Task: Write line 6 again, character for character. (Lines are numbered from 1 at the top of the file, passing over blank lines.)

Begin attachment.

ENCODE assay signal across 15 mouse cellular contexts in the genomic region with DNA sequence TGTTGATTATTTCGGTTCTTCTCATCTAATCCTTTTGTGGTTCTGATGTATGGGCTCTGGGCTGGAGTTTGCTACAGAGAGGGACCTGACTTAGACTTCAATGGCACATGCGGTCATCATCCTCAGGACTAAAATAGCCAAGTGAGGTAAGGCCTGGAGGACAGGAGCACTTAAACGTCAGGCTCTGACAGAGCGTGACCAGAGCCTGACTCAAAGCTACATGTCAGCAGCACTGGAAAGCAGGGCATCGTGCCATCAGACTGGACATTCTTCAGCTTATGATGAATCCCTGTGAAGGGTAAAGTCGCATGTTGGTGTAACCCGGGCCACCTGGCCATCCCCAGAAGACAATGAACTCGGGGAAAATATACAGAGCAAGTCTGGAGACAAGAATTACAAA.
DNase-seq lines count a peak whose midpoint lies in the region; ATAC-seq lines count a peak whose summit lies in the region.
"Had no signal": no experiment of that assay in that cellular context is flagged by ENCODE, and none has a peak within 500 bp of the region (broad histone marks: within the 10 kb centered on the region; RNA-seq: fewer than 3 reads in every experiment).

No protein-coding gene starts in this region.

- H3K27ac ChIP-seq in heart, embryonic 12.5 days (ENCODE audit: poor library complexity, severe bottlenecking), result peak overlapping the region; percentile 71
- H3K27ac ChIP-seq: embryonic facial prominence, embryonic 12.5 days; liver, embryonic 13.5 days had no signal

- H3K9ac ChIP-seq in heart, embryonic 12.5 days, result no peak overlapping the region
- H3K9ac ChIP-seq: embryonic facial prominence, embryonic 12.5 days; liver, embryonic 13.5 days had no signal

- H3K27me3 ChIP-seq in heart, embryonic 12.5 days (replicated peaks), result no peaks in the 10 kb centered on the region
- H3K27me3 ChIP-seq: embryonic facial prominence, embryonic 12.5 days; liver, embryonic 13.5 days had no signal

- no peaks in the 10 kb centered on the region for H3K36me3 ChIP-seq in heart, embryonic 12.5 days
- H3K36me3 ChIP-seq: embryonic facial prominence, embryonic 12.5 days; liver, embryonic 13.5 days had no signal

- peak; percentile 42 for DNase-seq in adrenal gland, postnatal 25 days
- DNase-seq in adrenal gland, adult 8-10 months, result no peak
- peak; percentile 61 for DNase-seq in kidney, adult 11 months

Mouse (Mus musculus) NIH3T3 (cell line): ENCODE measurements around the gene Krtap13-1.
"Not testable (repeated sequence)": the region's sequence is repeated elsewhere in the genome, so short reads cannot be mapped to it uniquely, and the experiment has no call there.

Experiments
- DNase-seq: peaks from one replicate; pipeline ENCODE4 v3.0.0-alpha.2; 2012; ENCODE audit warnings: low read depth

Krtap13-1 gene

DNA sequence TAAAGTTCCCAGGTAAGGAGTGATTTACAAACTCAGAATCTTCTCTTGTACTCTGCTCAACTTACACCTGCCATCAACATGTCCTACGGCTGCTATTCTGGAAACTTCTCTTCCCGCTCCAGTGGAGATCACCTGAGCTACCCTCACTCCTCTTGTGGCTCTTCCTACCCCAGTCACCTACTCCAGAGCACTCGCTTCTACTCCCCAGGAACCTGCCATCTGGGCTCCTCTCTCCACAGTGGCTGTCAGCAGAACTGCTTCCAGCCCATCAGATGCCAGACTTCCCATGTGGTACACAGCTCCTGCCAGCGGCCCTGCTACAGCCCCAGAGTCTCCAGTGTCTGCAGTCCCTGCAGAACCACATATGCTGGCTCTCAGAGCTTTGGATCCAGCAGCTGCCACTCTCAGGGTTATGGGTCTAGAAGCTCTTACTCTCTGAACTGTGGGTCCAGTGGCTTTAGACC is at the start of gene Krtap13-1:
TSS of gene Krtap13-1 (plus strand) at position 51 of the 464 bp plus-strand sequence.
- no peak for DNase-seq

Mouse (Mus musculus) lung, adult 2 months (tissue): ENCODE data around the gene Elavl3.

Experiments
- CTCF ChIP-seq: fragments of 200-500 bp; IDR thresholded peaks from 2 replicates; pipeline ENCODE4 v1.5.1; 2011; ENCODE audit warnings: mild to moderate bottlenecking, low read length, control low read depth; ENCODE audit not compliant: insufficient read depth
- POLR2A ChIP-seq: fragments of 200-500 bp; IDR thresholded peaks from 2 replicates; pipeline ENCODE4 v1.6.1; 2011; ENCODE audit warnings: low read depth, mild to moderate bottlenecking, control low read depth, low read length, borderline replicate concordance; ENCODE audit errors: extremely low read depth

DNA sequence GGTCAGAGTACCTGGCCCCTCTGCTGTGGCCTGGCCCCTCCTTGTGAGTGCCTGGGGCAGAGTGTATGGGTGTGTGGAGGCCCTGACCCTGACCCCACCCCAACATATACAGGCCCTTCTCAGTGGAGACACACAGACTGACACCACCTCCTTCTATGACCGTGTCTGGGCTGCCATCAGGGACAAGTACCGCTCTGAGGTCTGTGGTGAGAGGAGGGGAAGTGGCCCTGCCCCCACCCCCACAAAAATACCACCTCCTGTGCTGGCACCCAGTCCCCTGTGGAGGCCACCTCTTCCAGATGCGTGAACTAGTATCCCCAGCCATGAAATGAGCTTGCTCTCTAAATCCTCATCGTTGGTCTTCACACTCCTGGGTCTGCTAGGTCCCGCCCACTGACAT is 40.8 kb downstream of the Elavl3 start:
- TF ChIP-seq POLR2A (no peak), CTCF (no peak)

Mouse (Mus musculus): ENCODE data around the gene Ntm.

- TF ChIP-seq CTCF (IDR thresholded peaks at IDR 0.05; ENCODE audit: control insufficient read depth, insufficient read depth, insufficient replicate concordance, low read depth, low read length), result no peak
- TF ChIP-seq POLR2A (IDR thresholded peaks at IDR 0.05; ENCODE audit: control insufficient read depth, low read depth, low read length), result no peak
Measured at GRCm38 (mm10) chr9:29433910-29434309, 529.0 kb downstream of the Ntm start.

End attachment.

- H3K27ac ChIP-seq: embryonic facial prominence, embryonic 12.5 days; liver, embryonic 13.5 days had no signal